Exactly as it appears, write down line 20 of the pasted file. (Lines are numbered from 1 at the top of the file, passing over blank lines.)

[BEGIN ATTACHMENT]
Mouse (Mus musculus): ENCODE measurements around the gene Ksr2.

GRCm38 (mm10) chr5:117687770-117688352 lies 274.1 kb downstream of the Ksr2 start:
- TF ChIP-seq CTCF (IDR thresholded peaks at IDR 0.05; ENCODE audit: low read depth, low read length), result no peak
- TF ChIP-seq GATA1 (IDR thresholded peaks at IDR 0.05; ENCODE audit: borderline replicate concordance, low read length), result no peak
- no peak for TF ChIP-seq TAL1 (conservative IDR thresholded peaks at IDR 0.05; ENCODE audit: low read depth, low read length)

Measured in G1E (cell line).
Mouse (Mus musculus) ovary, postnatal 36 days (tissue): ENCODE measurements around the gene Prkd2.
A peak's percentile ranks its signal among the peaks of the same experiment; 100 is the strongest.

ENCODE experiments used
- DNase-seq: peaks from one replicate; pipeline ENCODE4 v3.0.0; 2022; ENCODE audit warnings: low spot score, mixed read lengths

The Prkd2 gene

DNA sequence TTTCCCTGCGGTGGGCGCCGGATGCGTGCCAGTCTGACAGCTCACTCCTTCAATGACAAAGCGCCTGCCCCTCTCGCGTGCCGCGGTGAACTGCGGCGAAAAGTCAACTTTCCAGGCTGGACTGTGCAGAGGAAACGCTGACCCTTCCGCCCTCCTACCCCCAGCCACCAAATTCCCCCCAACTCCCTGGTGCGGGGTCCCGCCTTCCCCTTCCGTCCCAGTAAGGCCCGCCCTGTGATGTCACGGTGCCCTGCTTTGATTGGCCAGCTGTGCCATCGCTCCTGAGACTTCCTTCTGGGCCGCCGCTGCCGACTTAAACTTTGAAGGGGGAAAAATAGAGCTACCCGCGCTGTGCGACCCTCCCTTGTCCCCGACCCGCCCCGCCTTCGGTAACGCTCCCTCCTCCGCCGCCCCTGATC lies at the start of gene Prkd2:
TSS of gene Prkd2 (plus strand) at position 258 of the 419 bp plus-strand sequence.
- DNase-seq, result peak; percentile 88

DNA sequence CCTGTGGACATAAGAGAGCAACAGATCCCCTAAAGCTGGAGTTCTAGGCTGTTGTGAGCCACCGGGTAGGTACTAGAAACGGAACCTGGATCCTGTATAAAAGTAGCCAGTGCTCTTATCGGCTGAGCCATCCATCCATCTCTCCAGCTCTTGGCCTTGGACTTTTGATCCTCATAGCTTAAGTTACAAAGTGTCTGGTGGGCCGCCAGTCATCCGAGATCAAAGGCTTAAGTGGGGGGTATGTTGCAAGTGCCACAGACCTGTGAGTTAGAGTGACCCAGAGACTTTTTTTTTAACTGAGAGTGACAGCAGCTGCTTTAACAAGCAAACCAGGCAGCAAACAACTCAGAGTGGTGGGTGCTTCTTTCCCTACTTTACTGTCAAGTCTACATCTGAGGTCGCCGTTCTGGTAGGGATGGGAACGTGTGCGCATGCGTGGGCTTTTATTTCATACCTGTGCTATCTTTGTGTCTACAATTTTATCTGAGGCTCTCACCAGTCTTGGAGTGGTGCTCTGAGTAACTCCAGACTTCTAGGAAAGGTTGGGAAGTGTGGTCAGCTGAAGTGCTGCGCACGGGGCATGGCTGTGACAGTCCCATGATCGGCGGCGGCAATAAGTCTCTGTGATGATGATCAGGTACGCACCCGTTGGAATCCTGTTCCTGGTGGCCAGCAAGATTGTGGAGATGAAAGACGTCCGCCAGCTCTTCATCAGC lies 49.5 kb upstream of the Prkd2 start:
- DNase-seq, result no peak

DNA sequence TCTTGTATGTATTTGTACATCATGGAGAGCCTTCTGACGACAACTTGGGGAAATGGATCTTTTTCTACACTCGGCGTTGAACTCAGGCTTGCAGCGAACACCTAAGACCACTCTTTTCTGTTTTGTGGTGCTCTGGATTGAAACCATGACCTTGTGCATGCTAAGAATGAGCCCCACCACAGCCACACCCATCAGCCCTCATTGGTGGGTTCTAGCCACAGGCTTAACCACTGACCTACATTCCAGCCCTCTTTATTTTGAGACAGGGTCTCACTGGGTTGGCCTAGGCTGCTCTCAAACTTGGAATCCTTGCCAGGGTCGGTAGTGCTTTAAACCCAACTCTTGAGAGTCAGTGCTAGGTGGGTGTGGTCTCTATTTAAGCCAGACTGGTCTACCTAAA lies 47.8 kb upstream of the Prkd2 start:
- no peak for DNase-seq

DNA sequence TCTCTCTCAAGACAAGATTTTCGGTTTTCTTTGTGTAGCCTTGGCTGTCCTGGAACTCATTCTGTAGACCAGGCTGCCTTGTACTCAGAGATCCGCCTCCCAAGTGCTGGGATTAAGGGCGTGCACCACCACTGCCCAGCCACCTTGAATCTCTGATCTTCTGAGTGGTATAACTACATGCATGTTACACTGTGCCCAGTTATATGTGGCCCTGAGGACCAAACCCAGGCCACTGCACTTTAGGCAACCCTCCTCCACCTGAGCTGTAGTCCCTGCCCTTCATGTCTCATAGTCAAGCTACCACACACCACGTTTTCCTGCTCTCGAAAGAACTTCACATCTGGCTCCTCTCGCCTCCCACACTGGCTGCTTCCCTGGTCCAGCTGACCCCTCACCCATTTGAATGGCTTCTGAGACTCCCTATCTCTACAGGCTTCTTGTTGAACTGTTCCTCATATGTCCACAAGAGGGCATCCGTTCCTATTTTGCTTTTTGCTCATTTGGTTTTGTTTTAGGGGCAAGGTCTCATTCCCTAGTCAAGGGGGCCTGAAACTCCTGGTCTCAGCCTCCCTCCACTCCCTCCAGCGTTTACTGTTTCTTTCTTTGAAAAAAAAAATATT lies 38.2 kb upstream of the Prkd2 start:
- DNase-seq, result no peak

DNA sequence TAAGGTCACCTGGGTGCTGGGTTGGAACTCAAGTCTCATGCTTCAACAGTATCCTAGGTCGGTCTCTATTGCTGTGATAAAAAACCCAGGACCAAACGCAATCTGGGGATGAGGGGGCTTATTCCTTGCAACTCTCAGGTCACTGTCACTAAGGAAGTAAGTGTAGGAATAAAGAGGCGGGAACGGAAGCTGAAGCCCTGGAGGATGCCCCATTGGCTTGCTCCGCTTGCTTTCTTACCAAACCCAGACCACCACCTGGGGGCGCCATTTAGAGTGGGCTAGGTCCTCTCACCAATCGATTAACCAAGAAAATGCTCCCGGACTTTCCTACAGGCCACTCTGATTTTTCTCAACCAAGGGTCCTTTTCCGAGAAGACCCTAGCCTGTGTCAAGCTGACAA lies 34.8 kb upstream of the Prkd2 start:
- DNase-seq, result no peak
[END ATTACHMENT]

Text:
- DNase-seq, result no peak